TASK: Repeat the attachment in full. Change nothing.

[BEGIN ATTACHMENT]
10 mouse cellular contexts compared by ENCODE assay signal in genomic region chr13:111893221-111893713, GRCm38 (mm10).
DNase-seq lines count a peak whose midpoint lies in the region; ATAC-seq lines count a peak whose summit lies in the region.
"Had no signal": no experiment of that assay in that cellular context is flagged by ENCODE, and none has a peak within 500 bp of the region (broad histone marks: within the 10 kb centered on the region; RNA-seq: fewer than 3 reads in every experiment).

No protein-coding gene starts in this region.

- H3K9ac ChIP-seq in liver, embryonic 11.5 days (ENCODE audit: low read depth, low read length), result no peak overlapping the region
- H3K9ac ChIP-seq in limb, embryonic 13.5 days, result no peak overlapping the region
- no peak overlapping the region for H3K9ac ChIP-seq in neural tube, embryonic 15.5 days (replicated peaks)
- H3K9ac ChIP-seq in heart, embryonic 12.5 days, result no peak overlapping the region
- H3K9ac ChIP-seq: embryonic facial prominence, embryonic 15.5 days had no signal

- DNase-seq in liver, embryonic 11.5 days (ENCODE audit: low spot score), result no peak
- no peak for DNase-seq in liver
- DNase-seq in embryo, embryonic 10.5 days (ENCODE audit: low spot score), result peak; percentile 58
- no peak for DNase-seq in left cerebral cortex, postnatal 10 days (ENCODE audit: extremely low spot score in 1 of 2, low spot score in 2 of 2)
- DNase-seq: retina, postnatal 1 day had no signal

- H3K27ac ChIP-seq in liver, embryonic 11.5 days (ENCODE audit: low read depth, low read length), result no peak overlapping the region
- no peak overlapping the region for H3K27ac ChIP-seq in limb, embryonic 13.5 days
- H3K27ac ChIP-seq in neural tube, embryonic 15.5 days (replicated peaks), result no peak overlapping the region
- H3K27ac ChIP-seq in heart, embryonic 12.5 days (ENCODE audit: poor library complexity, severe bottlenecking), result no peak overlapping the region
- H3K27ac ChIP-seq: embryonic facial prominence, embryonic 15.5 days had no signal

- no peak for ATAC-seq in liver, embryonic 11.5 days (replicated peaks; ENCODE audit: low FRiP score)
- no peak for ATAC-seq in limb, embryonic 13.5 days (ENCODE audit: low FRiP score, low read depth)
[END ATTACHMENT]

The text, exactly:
10 mouse cellular contexts compared by ENCODE assay signal in genomic region chr13:111893221-111893713, GRCm38 (mm10).
DNase-seq lines count a peak whose midpoint lies in the region; ATAC-seq lines count a peak whose summit lies in the region.
"Had no signal": no experiment of that assay in that cellular context is flagged by ENCODE, and none has a peak within 500 bp of the region (broad histone marks: within the 10 kb centered on the region; RNA-seq: fewer than 3 reads in every experiment).

No protein-coding gene starts in this region.

- H3K9ac ChIP-seq in liver, embryonic 11.5 days (ENCODE audit: low read depth, low read length), result no peak overlapping the region
- H3K9ac ChIP-seq in limb, embryonic 13.5 days, result no peak overlapping the region
- no peak overlapping the region for H3K9ac ChIP-seq in neural tube, embryonic 15.5 days (replicated peaks)
- H3K9ac ChIP-seq in heart, embryonic 12.5 days, result no peak overlapping the region
- H3K9ac ChIP-seq: embryonic facial prominence, embryonic 15.5 days had no signal

- DNase-seq in liver, embryonic 11.5 days (ENCODE audit: low spot score), result no peak
- no peak for DNase-seq in liver
- DNase-seq in embryo, embryonic 10.5 days (ENCODE audit: low spot score), result peak; percentile 58
- no peak for DNase-seq in left cerebral cortex, postnatal 10 days (ENCODE audit: extremely low spot score in 1 of 2, low spot score in 2 of 2)
- DNase-seq: retina, postnatal 1 day had no signal

- H3K27ac ChIP-seq in liver, embryonic 11.5 days (ENCODE audit: low read depth, low read length), result no peak overlapping the region
- no peak overlapping the region for H3K27ac ChIP-seq in limb, embryonic 13.5 days
- H3K27ac ChIP-seq in neural tube, embryonic 15.5 days (replicated peaks), result no peak overlapping the region
- H3K27ac ChIP-seq in heart, embryonic 12.5 days (ENCODE audit: poor library complexity, severe bottlenecking), result no peak overlapping the region
- H3K27ac ChIP-seq: embryonic facial prominence, embryonic 15.5 days had no signal

- no peak for ATAC-seq in liver, embryonic 11.5 days (replicated peaks; ENCODE audit: low FRiP score)
- no peak for ATAC-seq in limb, embryonic 13.5 days (ENCODE audit: low FRiP score, low read depth)